A Recruiter's Career Crash Course

January 31, 2019

At our last AMA meeting, a fellow UW alumnus—Travis Jensen from Zillow—enlightened us with tips straight from his experiences and insights in the marketing industry. He was a Foster student as well who graduated in 2010 as a business major with the marketing and entrepreneurship options. With nine years in talent acquisition, he knows what it takes to get noticed as a recent graduate intimately. He began in agency recruitment before he worked in sales for eight years; a process which gave him the psychology needed to transition easily into the world of recruiting at Zillow. During this session, he shared with us the insights he wished he knew before he went into the professional world.



Travis admitted he hated the phrase, “getting your foot in the door,” but he shared a few tips to help us stand out during the job application process:


Resume + First Steps


Travis: “Don’t use a generic resume for all roles!”


While it is surely tempting to use the same resume for every job you apply to, it is easy for your resume to get lost within the other potential 296,000 resumes (like with Zillow) and become just another one in the stack. Instead of having a blanket resume for all your applications, customize your resume to cater to the role you are really interested in and get help from the experts! Especially in Foster, where we have access to plenty of resume reviews and mock job interviews, there is no excuse to not use resources to your advantage. Nowadays, recruiters may spend on average, less than six seconds on every resume! Your resume might not even be reviewed by a person, and instead may be subject to an initial resume parser that narrows down the applicant pool based off key words that match the job description.


There are other small details that you want to make sure you do not miss during the review process either:


  • Keep your resume two pages max, but ideally, under one page.

  • Bold key words in your resume to make it easy for recruiters to see the important details at first glance.

  • Don’t forget to change out the name of the company you’re interested in (How embarrassing would it be to give Zillow an application with Amazon’s name still on it)!

  • Leverage the group projects you worked on if you do not yet have work experience and tie these experiences into the job description.


It’s a “Who You Know” World


Companies typically aim for 30-40% of their hires to be through referrals. Why?


When hiring, it is safer for your hires to come through those who already work for you and you know are good workers. Travis says, “this works,” but also caveats this practice with “get in, but work to change this and make the workforce more diverse.” While this may be a reliable method, it also tends to attract similar people, instead of encouraging a well-diversified workforce. Those that get referred tend to think in the same way, instead of creating an environment where differences in opinion work to better the company overall.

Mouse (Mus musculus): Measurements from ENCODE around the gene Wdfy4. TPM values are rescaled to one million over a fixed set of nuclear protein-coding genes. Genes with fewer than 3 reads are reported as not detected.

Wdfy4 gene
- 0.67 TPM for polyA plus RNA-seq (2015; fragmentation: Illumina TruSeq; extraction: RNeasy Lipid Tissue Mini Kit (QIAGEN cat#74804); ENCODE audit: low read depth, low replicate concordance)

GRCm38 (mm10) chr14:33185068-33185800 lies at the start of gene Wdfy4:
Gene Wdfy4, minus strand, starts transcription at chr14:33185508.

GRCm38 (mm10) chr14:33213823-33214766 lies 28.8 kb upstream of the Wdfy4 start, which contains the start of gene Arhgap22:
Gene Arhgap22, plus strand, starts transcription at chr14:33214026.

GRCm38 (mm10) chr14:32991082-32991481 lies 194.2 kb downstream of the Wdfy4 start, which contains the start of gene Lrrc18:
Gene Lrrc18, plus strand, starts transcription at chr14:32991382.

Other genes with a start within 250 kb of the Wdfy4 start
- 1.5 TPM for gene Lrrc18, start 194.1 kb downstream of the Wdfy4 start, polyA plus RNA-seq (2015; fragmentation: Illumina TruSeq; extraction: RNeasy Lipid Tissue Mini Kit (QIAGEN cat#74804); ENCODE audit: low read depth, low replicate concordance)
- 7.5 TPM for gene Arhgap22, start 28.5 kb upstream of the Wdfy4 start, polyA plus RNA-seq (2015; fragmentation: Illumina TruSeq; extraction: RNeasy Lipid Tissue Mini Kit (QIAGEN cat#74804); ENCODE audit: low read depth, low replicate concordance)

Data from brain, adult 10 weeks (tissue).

Even if not always guaranteed, referrals are often prioritized by hiring managers, especially since there may be a financial benefit attached to referrals by current employees. So how do you make sure you’re a part of that network that recruiters look to? Use LinkedIn, attend networking events, and go to career fairs. In all these locations, you will get the chance to know those who work at the company more intimately as well as getting a chance to talk to those who are looking for candidates. If you feel like you can fit in with a company’s values, don’t just ask if you can send in your resume—ask to chat and learn more about the company! Recruiters are human too, and they are passionate about what they do, so have conversations with them about it. The added benefit of this method is that it also gives you valuable insight into a company, such as whether there are any red flags you should be concerned about. After all, while you are the one applying to the job, it’s a two-way interview process. You are also interviewing the company to see if they are a good fit for you based off whether your core values align. If a recruiter is not passionate about what they do or the company, how can you be?


Interviewing Tips